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High prevalence of defects in Cesarean section scars at transvaginal ultrasound examination.

Vikhareva Osser, O; Jokubkiene, Ligita LU and Valentin, Lil LU (2009) In Ultrasound in obstetrics & gynecology : the official journal of the International Society of Ultrasound in Obstetrics and Gynecology 34(1). p.90-97
Abstract
OBJECTIVES: To determine the ability to correctly identify Cesarean section scars, to estimate the prevalence of defective scars, and to determine the size and location of scar defects by transvaginal ultrasound imaging. METHODS: Two hundred and eighty-seven women underwent transvaginal ultrasound examination 6-9 months after delivery: 108 had undergone one Cesarean section, 43 had had two Cesarean sections, 11 had undergone at least three Cesarean sections, and 125 were primiparae who had delivered vaginally. The ultrasound examiner was blinded to the obstetric history until all scans had been evaluated. RESULTS: None of the 125 vaginally delivered women had a visible scar in the uterus, whereas all women who had undergone Cesarean... (More)
OBJECTIVES: To determine the ability to correctly identify Cesarean section scars, to estimate the prevalence of defective scars, and to determine the size and location of scar defects by transvaginal ultrasound imaging. METHODS: Two hundred and eighty-seven women underwent transvaginal ultrasound examination 6-9 months after delivery: 108 had undergone one Cesarean section, 43 had had two Cesarean sections, 11 had undergone at least three Cesarean sections, and 125 were primiparae who had delivered vaginally. The ultrasound examiner was blinded to the obstetric history until all scans had been evaluated. RESULTS: None of the 125 vaginally delivered women had a visible scar in the uterus, whereas all women who had undergone Cesarean section had at least one visible scar. Median myometrial thickness at the level of the isthmus was 11.6 mm in women who had only been delivered vaginally, and 8.3 mm, 6.7 mm and 4.7 mm in women who had undergone one, two and at least three Cesarean sections, respectively (P < 0.001). Scar defects were seen in 61% (66/108), 81% (35/43) and 100% (11/11) of the women who had undergone one, two and at least three Cesarean sections (P = 0.002); at least one defect was classified as large by the ultrasound examiner in 14% (15/108), 23% (10/43) and 45% (5/11) (P = 0.027), and at least one total defect was seen in 6% (7/108), 7% (3/43) and 18% (2/11) (P = 0.336). In women who had undergone one Cesarean section, the median distance between an intact scar and the internal cervical os was 4.6 (range, 0-19) mm, and that between a deficient scar and the internal cervical os was 0 (range, 0-26) mm (P < 0.001). CONCLUSIONS: Cesarean section scars can be detected reliably by ultrasound imaging. Myometrial thickness at the level of the isthmus uteri decreases with the number of Cesarean sections and the frequency of large scar defects increases. Scars with defects are located lower in the uterus than intact scars. Copyright (c) 2009 ISUOG. Published by John Wiley & Sons, Ltd. (Less)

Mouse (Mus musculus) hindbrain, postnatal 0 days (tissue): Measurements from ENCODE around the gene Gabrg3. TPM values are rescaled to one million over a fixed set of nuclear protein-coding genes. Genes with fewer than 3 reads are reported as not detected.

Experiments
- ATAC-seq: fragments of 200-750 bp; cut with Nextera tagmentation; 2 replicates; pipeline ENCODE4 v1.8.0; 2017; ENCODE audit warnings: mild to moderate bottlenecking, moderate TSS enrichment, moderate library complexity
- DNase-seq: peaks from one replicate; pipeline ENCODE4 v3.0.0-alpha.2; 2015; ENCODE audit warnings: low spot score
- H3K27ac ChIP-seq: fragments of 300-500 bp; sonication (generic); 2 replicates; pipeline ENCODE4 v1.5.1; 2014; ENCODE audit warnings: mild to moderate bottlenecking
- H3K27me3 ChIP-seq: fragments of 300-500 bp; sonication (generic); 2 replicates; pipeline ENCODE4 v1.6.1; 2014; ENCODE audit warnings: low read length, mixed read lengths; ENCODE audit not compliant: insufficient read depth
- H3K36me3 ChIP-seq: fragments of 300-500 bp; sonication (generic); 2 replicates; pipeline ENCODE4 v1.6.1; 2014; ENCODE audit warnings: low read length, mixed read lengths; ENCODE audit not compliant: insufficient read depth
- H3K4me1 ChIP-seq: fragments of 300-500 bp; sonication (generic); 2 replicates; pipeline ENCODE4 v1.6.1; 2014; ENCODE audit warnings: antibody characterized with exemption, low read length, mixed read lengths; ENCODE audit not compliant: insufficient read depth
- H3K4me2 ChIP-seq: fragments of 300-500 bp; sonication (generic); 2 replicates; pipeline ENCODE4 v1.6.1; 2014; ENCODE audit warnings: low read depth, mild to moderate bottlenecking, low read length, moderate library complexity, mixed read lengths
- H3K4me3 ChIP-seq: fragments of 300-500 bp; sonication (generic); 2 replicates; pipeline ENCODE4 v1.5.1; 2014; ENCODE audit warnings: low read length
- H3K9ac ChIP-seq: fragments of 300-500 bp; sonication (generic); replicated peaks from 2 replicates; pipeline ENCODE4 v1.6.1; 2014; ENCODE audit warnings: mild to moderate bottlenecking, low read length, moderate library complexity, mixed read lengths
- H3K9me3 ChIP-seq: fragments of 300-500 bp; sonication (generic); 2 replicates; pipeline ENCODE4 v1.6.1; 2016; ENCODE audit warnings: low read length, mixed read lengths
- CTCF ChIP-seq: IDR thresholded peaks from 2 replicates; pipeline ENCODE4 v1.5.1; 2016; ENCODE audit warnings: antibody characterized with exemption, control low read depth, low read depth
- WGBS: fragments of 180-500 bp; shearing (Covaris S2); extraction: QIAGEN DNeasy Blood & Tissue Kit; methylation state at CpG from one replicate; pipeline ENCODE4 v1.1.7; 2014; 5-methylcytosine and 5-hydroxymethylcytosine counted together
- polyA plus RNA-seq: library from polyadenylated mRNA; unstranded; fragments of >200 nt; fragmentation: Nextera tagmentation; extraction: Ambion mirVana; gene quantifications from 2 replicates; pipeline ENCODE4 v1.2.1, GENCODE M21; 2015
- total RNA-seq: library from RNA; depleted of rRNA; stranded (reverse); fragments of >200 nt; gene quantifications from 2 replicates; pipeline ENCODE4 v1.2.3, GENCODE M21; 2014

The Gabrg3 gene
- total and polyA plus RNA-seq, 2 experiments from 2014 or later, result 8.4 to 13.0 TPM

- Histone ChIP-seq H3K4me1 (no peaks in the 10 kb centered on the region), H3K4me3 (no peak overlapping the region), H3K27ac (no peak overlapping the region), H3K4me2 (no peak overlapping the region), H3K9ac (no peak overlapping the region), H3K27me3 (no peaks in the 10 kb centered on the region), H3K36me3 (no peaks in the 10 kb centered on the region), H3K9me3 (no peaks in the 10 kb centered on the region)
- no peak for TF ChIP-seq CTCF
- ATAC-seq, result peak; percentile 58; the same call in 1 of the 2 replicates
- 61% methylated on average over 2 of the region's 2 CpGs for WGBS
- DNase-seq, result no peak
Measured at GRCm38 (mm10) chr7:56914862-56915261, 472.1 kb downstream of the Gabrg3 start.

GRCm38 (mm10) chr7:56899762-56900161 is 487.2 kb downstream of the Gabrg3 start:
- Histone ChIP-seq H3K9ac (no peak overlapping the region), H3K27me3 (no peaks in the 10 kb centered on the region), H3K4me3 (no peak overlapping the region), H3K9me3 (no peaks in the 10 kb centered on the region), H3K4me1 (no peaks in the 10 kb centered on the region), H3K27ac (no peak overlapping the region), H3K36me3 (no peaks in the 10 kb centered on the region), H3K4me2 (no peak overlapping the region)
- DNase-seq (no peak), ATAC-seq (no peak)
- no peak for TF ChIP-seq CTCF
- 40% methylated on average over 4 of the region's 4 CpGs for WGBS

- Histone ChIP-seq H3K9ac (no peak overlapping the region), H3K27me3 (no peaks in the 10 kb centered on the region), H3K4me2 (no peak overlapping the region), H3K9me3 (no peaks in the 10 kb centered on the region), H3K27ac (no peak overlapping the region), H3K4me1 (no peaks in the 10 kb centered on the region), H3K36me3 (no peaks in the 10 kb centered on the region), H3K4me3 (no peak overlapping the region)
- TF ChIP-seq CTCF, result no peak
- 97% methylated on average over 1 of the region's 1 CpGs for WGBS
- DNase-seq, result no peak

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author
organization
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type
Contribution to journal